Last Fall CHI St. Alexius opened a Supportive Care Clinic specializing in palliative medicine. That's specific care for those with serious medical conditions, sometimes terminal. It focuses on finding the right type of care for patients and their families. Manage is the primary concern. Meet Celeste Berger. She's survived cancer twice with a smile on her face, but it hasn't been easy.
"I didn't think I'd make it, but I try to keep positive. One day at a time," said Celeste Berger, supportive care patient. Last year she was so ill she couldn't walk. In addition to her cancer treatments, she was referred to the Supportive Care Clinic at CHI. Their practice involves more than just medicine.
"Several times they called just to check to see how I was doing. And I think I'm doing fine. In fact I'm doing real good," said Berger. At the clinic they practice palliative medicine or specific care patients can adapt to their limitations and lead a normal life.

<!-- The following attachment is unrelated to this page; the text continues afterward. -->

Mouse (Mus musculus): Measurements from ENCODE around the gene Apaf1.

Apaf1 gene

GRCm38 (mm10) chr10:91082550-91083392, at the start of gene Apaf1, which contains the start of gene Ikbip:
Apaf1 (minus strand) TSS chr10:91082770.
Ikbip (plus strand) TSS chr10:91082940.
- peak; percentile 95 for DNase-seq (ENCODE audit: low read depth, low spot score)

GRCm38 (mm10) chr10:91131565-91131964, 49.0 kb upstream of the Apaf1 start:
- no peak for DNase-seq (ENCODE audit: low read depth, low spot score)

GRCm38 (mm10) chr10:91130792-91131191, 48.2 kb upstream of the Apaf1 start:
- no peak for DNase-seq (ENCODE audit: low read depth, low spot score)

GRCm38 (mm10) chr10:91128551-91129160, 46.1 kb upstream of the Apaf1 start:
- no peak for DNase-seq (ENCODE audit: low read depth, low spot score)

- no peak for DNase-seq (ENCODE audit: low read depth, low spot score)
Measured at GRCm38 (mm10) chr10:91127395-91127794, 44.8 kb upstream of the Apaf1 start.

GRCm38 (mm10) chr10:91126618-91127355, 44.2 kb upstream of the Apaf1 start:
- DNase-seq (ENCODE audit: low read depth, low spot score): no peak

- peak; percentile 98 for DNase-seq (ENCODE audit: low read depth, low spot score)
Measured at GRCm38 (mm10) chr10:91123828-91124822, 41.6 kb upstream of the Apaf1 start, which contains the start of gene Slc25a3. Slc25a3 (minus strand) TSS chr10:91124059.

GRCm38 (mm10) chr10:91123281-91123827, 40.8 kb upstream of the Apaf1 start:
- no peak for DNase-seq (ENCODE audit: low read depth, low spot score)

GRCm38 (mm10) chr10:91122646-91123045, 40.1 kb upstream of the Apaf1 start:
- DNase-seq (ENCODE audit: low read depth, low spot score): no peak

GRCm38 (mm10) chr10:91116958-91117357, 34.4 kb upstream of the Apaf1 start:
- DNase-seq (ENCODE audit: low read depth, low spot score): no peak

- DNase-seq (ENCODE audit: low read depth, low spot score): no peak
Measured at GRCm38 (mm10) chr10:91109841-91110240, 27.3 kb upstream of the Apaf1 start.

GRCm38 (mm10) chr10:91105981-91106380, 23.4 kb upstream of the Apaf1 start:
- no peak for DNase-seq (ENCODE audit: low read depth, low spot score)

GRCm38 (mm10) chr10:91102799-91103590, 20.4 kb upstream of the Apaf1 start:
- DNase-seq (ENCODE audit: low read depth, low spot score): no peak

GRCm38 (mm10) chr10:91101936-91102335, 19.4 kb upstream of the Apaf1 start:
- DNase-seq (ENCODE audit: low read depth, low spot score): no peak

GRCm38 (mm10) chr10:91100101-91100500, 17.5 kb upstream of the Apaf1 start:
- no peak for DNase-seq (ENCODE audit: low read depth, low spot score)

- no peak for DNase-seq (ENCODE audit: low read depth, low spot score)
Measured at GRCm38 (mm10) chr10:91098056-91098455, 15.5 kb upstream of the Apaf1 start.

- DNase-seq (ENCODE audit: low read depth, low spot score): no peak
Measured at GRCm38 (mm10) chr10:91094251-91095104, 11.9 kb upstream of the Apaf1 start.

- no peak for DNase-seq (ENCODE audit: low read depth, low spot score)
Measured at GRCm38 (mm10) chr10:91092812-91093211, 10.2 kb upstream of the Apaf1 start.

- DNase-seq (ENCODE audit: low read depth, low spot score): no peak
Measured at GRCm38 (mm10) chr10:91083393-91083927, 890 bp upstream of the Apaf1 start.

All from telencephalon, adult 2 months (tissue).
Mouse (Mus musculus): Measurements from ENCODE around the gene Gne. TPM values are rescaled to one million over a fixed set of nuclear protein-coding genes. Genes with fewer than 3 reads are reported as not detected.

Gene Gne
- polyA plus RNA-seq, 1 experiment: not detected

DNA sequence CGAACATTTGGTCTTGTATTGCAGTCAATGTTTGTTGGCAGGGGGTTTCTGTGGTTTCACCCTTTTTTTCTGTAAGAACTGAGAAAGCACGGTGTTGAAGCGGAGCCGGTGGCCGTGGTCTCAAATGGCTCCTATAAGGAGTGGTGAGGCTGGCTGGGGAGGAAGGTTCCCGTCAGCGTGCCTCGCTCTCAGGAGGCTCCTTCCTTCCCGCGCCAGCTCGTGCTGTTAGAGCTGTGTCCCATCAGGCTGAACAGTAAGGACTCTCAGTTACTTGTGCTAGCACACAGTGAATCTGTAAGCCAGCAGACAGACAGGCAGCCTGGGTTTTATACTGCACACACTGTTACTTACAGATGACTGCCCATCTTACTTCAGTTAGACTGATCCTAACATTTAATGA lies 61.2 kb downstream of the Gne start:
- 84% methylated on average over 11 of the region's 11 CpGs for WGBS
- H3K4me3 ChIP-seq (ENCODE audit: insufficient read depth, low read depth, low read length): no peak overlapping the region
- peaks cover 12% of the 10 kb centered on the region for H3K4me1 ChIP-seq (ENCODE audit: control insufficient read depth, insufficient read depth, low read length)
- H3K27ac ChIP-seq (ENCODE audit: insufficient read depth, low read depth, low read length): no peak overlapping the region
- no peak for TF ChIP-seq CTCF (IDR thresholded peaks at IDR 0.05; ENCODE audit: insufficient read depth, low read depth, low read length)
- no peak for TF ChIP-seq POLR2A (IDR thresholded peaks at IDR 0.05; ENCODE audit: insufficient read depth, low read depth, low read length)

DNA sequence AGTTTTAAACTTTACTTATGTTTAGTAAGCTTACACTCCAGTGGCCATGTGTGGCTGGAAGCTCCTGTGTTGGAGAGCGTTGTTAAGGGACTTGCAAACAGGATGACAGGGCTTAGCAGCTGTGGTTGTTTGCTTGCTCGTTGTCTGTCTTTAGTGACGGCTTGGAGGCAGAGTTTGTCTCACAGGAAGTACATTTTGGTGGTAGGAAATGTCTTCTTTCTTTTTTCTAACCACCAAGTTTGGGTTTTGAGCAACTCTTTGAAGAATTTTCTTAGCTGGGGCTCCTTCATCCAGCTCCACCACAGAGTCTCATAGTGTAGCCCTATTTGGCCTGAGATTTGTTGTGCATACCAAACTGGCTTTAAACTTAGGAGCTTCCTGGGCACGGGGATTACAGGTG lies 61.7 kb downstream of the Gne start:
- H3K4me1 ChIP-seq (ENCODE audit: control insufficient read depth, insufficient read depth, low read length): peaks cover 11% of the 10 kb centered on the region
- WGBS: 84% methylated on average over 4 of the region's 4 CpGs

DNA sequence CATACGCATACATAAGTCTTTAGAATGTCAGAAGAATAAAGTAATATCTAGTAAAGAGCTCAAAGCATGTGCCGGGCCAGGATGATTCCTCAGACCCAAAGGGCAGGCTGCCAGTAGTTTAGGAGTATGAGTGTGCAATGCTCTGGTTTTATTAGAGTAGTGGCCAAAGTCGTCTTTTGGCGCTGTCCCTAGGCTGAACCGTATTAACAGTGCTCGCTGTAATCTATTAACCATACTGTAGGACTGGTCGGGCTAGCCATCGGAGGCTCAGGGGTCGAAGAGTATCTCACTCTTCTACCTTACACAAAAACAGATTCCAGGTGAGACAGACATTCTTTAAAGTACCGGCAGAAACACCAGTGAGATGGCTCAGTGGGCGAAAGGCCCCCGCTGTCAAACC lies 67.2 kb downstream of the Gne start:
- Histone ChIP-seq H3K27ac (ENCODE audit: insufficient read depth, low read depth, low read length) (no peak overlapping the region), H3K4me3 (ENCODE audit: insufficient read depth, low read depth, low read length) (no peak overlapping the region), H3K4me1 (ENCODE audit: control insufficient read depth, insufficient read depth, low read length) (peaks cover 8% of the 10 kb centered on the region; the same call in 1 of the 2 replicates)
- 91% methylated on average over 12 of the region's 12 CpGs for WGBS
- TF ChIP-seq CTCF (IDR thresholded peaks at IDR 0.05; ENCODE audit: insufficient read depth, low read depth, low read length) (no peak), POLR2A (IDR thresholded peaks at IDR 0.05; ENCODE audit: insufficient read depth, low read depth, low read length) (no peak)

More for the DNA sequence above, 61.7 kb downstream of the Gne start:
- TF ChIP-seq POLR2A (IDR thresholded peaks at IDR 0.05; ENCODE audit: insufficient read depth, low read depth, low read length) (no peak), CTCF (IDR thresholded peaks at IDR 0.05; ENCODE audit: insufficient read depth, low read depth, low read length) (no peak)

"Some people don't even have family support so they need a lot more emotional support. Or they don't have family to help care for them at home, so we need to try to connect with different community resources," said nurse practitioner Trina Kaiser.
For Celeste that means getting back to baking. She made 12 trays of cookies for law enforcement just before Christmas.
"Those poor law men, they were working so hard at the time with the protesting."
It also means living independently.
"I'm still in own my own home and do my own laundry and house cleaning and I keep busy," said Berger. And now she can get herself to and from her doctor’s appointments without any help. CHI St. Alexius stresses the fact that palliative medicine is not the same as hospice treatment and focuses on helping patients get back to their normal lives.
Bo Evans Reporting